Kuwait's ministry of the interior has warned that it will break-up any unlicensed demonstrations, following two nights of clashes between protesters and security forces in out-lying areas of Kuwait's urbanised coast.
The country has been hobbled by several political crises this year.
The most recent unrest comes after tribal and Islamist MPs, as well as a growing youth movement, boycotted elections over the weekend.
They were protesting government-mandated changes to the electoral law in October that they said made the vote illegitimate.
Activists said that over the previous two nights, several hundred people had protested in Kuwait's fourth and fifth districts, tribal-dominated areas with high opposition support. Videos circulated by activists appeared to show tear gas being used to break up the gatherings.
"The interior ministry will never allow any unauthorised gatherings, whatever their aims and needs are," the ministry said.
It added that the protestors had blocked roads and thrown stones at security forces.
"A crowd marched in several residential areas in some districts in violation of laws and procedures," it said.
After this weekend's disputed ballot, the opposition vowed to use legal challenges and further protests to push for the dissolution of the newly elected parliament, which is due to convene on December 16.
Four former MPs, Abdullah Al Roumi, Marzouq Al Ghanim, Adel Al Saraawi and Aseel Al Awadhi, launched a legal appeal against the electoral rules in the Constitutional Court this week.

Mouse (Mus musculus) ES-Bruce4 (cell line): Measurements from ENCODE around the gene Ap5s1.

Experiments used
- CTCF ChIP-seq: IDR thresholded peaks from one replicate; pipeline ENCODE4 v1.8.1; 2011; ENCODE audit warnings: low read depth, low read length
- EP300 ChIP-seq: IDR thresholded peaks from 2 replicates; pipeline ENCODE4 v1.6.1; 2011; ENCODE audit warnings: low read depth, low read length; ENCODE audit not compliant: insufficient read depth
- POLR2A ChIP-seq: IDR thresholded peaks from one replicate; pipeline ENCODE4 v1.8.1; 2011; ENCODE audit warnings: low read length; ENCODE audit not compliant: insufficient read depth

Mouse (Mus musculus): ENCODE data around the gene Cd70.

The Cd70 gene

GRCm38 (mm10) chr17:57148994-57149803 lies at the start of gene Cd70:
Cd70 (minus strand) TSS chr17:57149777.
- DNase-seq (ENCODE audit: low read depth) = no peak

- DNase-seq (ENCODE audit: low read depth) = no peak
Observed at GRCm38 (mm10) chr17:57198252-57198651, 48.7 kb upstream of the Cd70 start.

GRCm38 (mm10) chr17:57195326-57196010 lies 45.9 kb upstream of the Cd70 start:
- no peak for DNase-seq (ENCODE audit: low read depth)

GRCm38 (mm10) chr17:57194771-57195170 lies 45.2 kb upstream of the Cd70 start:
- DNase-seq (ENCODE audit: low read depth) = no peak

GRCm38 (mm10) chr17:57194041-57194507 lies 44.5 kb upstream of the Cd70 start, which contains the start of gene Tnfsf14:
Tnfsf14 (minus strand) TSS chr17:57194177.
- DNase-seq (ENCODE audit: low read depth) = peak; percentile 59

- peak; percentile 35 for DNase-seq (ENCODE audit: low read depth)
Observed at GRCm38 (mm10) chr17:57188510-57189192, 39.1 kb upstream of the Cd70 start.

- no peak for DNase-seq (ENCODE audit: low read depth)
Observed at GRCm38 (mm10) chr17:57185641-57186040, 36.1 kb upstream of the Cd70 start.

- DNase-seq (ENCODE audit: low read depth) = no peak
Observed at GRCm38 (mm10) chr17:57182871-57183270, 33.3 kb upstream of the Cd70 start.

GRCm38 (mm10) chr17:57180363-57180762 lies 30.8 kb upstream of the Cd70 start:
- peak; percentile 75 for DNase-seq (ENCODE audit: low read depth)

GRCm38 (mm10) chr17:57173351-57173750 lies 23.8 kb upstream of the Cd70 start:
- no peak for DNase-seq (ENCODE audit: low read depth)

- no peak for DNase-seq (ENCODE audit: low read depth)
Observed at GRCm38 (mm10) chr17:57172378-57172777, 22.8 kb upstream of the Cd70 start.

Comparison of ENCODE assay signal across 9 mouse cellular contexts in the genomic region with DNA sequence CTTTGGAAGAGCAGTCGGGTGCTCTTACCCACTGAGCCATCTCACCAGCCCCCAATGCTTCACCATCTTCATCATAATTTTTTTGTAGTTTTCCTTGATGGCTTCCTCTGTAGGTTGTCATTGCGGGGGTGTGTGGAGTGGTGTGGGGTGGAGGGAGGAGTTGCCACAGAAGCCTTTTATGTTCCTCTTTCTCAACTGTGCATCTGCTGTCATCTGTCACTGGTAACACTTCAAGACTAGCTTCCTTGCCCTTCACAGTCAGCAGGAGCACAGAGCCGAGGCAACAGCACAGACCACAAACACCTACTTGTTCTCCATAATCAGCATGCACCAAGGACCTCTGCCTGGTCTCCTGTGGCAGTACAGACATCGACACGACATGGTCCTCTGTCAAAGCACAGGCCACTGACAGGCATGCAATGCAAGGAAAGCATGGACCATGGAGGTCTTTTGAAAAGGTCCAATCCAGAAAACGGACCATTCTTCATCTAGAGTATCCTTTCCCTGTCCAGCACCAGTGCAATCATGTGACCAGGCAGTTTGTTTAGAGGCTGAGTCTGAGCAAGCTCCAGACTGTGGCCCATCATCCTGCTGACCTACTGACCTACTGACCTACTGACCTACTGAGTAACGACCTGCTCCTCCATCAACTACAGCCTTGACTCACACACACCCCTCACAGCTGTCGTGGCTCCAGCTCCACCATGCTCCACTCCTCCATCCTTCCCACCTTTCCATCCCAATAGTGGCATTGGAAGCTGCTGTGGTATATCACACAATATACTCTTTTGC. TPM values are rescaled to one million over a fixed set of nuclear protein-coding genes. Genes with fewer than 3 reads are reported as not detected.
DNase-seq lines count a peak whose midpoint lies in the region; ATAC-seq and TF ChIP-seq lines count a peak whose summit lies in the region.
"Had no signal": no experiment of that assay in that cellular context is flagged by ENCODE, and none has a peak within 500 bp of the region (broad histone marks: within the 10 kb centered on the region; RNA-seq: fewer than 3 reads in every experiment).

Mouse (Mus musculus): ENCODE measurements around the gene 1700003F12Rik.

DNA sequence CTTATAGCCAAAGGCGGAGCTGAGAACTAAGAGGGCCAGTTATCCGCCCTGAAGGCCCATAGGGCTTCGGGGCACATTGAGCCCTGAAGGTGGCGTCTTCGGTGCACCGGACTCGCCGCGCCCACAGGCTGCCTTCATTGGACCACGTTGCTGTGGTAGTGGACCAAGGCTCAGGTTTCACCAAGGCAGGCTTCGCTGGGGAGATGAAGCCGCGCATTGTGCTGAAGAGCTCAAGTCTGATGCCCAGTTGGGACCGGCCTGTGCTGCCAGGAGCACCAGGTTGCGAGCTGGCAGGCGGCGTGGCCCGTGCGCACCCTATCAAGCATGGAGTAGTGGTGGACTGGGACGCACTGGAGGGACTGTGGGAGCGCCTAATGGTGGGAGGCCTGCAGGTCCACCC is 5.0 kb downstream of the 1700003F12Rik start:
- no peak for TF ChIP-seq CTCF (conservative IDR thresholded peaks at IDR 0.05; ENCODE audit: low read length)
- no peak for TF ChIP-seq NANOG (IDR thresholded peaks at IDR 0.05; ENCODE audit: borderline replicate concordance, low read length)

An opposition rally has also been scheduled for Saturday. It would be the fourth in a series of large-scale protests in Kuwait City. A day before the elections, tens of thousands of Kuwaitis joined a licensed, pro-boycott demonstration.
But the smaller clashes that have now erupted in neighborhoods would seem to signal a shift in the confrontation between the opposition and government.
"For the first time, we have security forces in residential areas," said one activist. He added that several protestors had been injured and roughly a dozen activists had been arrested in recent days.
"There is no social justice in these areas where protests were," he said, citing grievances that tribal elements of Kuwaiti society have been marginalised in the country's politics.
Meanwhile, Kuwait's Emir, Shiekh Sabah Al Ahmed Al Sabah, began consultations with former ministers and MPs to form a new cabinet ahead of the convening of parliament.
Jockeying for the speakership of the newly elected, largely pro-government assembly, is also under way, local media reported.